President-elect Trump’s intervention in the Carrier relocation decision and what might not be a not so subtle threat to Boeing should deeply trouble anyone or any business that believes in the benefits of market forces, small government, freedom, and who opposes crony capitalism.
In the absence of more information on both incidents, there could be justifiable reasons for extending the benefit of the doubt. In the case of Carrier, and its parent United Technology, the decision not to move its plant to Mexico could have been based on an expectation of prompt action on corporate tax reform, a tax holiday, and regulatory relief. In Boeing’s case, $4 billion for a new Air Force1 fleet is certainly reason to publicly call for its cancellation, although it now turns out that the $4billion figure is bogus. However, it also could have been a warning to Boeing, which has an agreement to build aircraft in China. The president-elect’s use of words such as “consequences” and “retribution” make it harder to suspend disbelief however.
If Mr. Trump is that aggressive in attacking any company that even thinks about relocating outside the US, before his inauguration, what is he likely to do when he can bring the full force of the federal government to bear?
When President Kennedy publicly chastised the US Steel in 1961, his brother unleashed the power of the Justice Department against steel companies. And, we know how Richard Nixon engaged in a range of abuses against perceived enemies. Since Mr. Trump has given every indication that he intends to be an interventionist when it comes to US manufacturing abroad, what kind of actions is he willing to take to achieve his objective? Words have meaning and his are troubling.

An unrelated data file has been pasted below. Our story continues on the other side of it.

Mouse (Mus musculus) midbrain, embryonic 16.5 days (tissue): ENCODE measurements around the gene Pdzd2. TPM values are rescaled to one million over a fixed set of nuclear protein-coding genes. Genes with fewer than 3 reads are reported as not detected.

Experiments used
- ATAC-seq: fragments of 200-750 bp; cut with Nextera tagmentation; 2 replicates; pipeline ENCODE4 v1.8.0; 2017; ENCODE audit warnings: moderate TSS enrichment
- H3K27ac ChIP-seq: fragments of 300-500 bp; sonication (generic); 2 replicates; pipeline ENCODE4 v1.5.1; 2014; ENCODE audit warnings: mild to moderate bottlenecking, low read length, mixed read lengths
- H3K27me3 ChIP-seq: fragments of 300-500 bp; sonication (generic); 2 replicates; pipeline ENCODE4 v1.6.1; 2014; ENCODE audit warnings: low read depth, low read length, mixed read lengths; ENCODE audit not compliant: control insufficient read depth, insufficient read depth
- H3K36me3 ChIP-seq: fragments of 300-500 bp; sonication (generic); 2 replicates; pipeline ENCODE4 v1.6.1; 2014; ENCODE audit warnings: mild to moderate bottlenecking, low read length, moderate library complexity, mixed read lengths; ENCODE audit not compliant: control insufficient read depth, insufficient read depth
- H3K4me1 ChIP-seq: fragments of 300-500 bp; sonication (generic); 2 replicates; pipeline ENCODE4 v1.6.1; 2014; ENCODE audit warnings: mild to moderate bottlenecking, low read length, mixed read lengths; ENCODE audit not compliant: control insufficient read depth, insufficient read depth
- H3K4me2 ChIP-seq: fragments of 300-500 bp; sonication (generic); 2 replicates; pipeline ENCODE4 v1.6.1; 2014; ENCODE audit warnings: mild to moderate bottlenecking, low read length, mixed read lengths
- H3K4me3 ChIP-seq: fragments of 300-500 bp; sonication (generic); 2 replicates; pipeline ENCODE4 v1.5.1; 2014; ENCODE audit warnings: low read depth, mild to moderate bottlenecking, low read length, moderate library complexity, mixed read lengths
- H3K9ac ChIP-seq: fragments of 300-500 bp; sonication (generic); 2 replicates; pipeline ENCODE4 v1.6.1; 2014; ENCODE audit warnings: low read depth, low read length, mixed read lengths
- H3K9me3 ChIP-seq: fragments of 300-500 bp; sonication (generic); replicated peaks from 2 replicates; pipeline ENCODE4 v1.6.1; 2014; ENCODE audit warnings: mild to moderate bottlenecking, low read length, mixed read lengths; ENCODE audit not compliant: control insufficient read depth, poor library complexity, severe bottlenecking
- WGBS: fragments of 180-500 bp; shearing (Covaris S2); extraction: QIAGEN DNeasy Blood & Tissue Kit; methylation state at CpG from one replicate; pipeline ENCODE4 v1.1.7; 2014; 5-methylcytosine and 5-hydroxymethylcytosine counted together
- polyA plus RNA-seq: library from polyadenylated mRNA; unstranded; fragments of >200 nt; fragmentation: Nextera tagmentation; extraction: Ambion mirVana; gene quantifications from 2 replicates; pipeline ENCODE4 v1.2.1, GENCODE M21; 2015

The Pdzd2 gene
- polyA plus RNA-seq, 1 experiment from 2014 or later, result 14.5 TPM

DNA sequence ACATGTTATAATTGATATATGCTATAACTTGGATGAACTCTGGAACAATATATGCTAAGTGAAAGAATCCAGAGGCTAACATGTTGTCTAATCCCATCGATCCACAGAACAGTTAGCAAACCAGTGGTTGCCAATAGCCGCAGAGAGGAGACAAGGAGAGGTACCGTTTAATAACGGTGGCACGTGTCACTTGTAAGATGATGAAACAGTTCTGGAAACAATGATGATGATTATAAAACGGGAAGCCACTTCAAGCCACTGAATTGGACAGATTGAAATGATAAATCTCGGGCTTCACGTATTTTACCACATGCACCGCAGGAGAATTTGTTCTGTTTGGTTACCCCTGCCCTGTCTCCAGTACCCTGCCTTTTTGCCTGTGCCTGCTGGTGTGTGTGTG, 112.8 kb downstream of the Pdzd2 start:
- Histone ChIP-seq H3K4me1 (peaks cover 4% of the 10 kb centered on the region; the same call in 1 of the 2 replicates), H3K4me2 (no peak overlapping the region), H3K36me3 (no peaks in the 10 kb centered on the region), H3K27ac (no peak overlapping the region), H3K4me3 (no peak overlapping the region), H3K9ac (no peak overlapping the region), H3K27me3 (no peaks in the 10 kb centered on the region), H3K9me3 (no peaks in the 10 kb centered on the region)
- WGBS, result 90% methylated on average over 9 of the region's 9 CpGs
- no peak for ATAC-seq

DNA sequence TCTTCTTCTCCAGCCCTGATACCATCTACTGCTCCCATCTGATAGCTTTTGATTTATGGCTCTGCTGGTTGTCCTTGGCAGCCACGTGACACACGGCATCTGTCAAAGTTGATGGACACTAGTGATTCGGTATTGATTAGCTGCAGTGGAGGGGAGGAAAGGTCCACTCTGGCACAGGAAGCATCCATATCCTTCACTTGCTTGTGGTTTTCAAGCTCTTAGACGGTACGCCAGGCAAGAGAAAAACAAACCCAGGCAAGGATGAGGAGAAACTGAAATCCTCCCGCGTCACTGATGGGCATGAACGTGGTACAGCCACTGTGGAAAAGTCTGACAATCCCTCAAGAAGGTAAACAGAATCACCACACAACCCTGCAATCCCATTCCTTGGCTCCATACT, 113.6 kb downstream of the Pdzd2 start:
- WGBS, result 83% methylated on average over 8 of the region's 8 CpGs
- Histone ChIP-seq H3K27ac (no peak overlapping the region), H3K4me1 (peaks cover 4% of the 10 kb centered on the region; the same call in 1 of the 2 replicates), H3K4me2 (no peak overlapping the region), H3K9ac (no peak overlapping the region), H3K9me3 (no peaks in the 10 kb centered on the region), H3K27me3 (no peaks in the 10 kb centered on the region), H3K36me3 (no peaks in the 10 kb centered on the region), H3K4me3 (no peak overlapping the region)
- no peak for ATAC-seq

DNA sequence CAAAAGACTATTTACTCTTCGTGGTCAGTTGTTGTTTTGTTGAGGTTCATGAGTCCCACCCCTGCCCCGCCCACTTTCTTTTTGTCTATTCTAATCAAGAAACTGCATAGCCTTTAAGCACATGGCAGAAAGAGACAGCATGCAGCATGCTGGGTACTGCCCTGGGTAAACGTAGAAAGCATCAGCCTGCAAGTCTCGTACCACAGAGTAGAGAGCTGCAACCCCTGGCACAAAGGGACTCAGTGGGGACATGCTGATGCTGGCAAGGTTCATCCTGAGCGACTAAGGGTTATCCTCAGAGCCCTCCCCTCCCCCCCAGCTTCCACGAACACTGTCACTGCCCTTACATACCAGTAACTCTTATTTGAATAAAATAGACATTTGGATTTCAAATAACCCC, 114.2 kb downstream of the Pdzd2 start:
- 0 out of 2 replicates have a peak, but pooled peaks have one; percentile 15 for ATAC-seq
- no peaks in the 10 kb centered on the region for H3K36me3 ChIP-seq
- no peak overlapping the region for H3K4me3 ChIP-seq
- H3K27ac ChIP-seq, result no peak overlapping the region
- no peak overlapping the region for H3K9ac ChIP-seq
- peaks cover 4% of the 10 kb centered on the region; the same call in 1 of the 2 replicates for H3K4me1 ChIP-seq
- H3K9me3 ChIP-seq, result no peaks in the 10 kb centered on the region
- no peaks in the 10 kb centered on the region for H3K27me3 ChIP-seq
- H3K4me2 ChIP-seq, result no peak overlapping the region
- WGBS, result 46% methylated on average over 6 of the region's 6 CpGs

Mr. Trump promised to “drain the swamp” but actions that make the federal government and executive branch more powerful and promote crony capitalism will have just the opposite effect. Corporations have a fiduciary duty to act in the best interest of their share-holders; not government officials or in this case the president-elect. In recent decades, laws and regulations have been written to benefit the favored and by extension to disadvantage competitors. A smaller and less intrusive government will only come about when crony capitalism and the Bootlegger and Baptist combinations are part of a real swamp draining.
If the business community and the organizations that represent it sit idly by while corporations are threatened and intimidated as Mr. Trump has done, they will encourage more such treatment and that will have wide ranging negative consequences. When the business community was considering whether to oppose President Clinton’s BTU tax early in 1992, a democrat strategist offered this advice: “ if you let them roll you early, they will roll you often”. The business community was unified in opposing the BTU tax and won. If President-elect Trump can roll corporations before he is inaugurated, he will roll them often afterwards. There is a choice to be made and the longer it is delayed, the harder it will be to do the right thing.
The Business Roundtable, Chamber of Commerce, National Association of Manufacturers, and others should take a firm stand against White House intervention in corporate decision making, especially where business investments are concerned. In doing this, they also should stress full support for actions that strengthen the economy and enhance global competitiveness.
The old adage of do the right thing and let the chips fall where they may is sound advice right now.